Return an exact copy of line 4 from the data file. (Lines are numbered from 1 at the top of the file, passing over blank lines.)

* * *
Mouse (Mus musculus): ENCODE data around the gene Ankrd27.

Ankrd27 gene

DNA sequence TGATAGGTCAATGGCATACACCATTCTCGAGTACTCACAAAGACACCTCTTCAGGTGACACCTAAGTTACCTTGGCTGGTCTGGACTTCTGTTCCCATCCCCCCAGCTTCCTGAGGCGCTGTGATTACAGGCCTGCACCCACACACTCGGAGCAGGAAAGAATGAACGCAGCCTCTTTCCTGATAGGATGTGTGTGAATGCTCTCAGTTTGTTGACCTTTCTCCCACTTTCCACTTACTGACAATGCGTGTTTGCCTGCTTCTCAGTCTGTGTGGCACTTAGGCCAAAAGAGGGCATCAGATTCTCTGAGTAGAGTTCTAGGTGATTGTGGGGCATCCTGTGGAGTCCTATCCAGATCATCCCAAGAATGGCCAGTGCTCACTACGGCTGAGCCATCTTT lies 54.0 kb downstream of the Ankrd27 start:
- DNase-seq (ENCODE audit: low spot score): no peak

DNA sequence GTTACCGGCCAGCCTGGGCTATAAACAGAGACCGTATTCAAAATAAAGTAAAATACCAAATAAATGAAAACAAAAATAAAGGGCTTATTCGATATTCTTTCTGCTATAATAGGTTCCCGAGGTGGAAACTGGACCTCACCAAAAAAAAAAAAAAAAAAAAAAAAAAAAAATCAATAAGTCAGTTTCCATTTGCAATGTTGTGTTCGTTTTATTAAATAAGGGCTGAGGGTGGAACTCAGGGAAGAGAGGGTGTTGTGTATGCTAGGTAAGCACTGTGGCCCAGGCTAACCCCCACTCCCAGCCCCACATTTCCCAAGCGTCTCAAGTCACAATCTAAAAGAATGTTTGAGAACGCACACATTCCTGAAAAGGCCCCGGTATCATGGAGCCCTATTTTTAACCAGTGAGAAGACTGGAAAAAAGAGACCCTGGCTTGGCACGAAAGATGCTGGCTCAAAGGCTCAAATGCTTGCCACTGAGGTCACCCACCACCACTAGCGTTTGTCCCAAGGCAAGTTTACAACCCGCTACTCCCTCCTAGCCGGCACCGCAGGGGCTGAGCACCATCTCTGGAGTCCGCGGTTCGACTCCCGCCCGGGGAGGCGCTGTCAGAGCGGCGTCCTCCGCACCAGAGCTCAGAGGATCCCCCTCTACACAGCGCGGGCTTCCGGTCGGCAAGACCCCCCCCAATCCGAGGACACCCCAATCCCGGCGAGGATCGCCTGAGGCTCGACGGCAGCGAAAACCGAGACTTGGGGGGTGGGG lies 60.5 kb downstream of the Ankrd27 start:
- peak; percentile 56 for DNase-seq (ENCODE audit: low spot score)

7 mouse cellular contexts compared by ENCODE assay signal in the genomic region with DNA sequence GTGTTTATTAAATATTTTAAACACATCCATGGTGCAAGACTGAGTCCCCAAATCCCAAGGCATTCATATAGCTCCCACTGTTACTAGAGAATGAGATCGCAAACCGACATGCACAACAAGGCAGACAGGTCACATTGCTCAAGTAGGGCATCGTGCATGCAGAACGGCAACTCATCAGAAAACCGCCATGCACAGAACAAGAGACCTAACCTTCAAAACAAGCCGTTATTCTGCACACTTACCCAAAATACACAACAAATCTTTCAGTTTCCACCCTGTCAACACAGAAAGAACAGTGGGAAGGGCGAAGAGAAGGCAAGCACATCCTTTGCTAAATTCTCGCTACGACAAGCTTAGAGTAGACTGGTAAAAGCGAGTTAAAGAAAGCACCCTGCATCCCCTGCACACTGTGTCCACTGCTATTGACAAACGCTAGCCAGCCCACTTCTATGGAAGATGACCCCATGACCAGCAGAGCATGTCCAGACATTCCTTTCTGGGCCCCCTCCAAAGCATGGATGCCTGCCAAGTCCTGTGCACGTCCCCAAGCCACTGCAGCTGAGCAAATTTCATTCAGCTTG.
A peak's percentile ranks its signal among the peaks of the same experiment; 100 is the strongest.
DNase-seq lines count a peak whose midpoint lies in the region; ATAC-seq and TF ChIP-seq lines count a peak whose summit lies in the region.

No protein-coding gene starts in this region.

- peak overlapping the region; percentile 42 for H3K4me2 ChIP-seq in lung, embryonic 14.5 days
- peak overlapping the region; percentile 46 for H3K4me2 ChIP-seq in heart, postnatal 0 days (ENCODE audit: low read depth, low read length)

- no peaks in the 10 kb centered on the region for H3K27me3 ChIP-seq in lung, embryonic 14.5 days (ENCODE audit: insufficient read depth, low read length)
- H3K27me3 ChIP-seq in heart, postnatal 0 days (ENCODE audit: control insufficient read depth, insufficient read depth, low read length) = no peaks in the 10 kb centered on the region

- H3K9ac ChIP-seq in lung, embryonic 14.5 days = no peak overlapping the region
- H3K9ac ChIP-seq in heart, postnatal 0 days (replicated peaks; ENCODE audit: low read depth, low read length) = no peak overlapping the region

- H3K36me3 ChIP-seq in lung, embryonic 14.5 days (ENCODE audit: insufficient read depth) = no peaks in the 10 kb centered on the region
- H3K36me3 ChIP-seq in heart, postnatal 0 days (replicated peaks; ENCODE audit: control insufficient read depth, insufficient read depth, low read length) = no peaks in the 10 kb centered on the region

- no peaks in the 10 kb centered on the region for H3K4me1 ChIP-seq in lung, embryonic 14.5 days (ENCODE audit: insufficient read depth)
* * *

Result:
- DNase-seq (ENCODE audit: low spot score): no peak